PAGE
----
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Marco Saavedra ‘07 Awaits Asylum Trial
Eric Wang '21 Staff Writer
January 30, 2020
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The Doubleday 1 dorm-story of the 2007 yearbook, written as a poem, attests to his ability: “Now Viral Orza/ he thinks he can wrestle well,/ But is mistaken/ Marco Saavedra/ A very good wrestler/ Better than Viral.” In addition, Mr. Saavedra was a talented artist, featured in the 2007 yearbook for an oil painting of a moment from a basketball game, as well as in the 2006 yearbook for a watercolor and pastel piece titled “Disappointment” that he created in AP Studio Art. 

Describing Mr. Saavedra as a Deerfield student more broadly, English teacher Dr. Kimberly Wright added, “Marco was on the quiet side, but he was great to talk to one-on-one. In those conversations, his humor and personality showed through. Overall, Marco was just a genuinely kind and caring person that everyone liked, so it’s not surprising to me that he has become a brave advocate and public voice for undocumented immigrants, even at the risk of his own safety, to try to enact change.”

Mr. Saavedra decided to become an activist for Mexican immigrant rights in 2011. After graduating from Kenyon College, Marco founded the Immigrant Youth Alliance. His decision initially upset his parents who had hoped he would take a more traditional professional route. 

Explaining his motivation for becoming an activist, Mr. Saavedra said in a New York Times interview, “What’s the point of education if we’re not combating daily injustice? Education becomes meaningless if you become desensitized to what a community goes through.”

In 2012, Mr. Saavedra turned himself in to immigration authorities to investigate alleged human rights violations at immigrant detention center Broward Transitional Center. He purposely got himself arrested so that he could get inside Broward and use his public platform to publicize the conditions from within. His act was documented in a film called “The Infiltrators,” which premiered at Sundance Film Festival in 2019. Mr. Saavedra spent twenty three days at the detention center before he was released.

In 2013, the immigration bill known as the Development, Relief, and Education for Alien Minors (DREAM) act failed in Congress for the third time since 2001. In response, Mr. Saavedra and eight other undocumented immigrants, who had grown up in the United States, self-deported to Mexico in an act of civil disobedience. These nine activists called themselves the “DREAM9.”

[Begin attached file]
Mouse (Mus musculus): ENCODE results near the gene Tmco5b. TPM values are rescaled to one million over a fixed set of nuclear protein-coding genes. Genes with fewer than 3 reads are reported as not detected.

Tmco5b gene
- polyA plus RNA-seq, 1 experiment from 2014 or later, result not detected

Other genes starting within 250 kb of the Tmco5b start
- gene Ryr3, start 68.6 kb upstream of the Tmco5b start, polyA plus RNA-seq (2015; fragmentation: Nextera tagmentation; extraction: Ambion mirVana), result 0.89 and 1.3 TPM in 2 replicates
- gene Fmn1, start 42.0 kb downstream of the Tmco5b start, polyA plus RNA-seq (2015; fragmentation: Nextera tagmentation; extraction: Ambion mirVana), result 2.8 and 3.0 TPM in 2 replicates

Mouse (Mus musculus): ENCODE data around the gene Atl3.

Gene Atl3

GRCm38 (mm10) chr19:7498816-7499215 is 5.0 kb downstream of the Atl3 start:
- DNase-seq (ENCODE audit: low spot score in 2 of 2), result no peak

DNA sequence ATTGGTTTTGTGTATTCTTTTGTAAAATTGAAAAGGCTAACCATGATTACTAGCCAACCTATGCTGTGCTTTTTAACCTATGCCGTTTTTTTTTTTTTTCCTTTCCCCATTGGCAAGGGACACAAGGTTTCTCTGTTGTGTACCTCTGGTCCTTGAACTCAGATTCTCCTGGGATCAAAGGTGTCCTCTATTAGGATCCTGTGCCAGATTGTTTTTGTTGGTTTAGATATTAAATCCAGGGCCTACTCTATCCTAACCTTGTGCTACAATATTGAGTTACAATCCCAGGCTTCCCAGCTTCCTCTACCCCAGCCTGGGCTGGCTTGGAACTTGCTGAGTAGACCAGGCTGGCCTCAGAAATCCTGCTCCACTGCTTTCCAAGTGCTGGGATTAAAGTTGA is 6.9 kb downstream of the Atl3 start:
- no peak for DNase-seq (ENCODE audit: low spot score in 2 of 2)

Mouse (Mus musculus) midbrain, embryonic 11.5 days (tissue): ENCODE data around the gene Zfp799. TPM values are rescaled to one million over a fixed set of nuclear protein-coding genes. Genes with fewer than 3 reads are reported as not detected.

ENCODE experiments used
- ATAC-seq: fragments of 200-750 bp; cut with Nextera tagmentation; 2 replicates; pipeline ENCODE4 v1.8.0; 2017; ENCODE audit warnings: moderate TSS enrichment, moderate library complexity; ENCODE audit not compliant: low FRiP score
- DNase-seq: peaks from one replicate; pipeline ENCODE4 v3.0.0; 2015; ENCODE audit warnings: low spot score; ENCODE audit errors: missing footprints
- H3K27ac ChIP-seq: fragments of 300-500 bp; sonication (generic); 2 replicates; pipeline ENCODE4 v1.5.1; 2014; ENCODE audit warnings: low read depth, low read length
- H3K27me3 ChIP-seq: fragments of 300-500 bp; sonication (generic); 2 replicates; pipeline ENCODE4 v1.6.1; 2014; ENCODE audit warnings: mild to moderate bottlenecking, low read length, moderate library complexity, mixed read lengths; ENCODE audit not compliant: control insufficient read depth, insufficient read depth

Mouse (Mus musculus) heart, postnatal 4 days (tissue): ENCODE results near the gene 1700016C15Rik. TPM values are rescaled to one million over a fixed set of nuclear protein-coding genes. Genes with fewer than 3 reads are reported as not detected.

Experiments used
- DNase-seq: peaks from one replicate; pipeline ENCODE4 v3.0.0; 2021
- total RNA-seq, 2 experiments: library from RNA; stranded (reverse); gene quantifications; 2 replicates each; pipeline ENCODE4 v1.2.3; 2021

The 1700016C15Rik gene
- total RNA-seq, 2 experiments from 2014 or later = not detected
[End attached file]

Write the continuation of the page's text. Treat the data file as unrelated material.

After arriving in Mexico, they put on their college graduation gowns and walked to the United States border, surrounded by journalists and photographers, to plead for political asylum. Through this act, Mr. Saavedra and his fellow activists hoped to revive public awareness towards immigration. Their act was also a protest towards the Obama administration’s separation of immigrant families.

Mr. Saavedra took a significant personal risk in this maneuver. The Department of Justice (DOJ) has released its own statistics on asylum cases, which revealed that 22,405 refugees were granted asylum in the United States in 2018. Due to his public role as an activist, Mr. Saavedra claims his life could be at risk if his plea fails. His attorney, Bryan Johnson, stated publicly, “If Marco is sent back to Mexico he will be persecuted…and possibly killed because of his political opinions… Defending immigrants is a dangerous thing in Mexico.” 

Since 2013, Mr. Saavedra has been living in the South Bronx, while he waits for the decision on his asylum case. His final hearing took place on November 7, 2019, and, at that time, the judge ruled that  final written arguments must be submitted on January 17, 2020. Afterwards, it will take a few weeks to make a final verdict. There is precedent for the DOJ granting asylum in cases similar to Mr. Saavedra’s. Lulu Martinez, another one of the DREAM9 who accompanied Mr. Saavedra to Mexico received asylum in 2019. If Saavedra is denied asylum, he will still have a chance to appeal the decision to the first circuit court. 

Mr. Saavedra’s story is one of hard work and self-sacrifice. He created the opportunities for himself to attend Deerfield and later Kenyon through his hard work. His educational background set him up for a promising future in a financially secure professional career, but his sense of justice moved him to focus on helping other immigrants through activism. Mr. Saavedra is not a citizen of the United States, but has displayed upstanding citizenship. 

His story shows the wide impact of immigration policy. As Dr. Wright said, “A lot of times, we’re in our busy lives, and we think [undocumented immigrants] are other people. No. It’s one of Deerfield’s own. This is one of our people.”